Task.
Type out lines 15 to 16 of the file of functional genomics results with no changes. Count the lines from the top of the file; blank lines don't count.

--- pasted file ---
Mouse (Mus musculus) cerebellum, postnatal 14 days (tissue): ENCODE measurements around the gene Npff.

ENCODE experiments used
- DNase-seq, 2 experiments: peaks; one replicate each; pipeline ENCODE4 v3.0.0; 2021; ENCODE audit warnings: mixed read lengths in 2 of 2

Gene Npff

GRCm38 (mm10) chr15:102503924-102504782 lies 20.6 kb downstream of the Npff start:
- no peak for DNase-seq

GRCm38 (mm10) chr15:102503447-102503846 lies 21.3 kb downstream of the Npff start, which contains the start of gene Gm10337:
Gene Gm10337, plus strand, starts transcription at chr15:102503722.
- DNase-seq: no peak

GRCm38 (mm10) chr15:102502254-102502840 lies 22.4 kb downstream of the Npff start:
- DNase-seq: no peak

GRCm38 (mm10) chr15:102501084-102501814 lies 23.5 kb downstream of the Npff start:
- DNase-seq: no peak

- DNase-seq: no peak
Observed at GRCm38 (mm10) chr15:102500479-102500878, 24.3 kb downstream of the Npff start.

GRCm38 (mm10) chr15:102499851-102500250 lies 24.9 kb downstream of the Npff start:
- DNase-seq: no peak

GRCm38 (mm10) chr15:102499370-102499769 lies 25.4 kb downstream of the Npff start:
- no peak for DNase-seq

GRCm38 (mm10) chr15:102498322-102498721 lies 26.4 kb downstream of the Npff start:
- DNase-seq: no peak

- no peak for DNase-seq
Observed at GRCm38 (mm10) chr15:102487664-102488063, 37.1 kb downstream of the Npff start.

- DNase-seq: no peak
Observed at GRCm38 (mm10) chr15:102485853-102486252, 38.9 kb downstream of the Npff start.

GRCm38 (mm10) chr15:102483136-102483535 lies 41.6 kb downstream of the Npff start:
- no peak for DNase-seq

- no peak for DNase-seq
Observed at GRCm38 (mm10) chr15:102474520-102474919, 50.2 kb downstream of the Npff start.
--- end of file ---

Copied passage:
Observed at GRCm38 (mm10) chr15:102500479-102500878, 24.3 kb downstream of the Npff start.

GRCm38 (mm10) chr15:102499851-102500250 lies 24.9 kb downstream of the Npff start: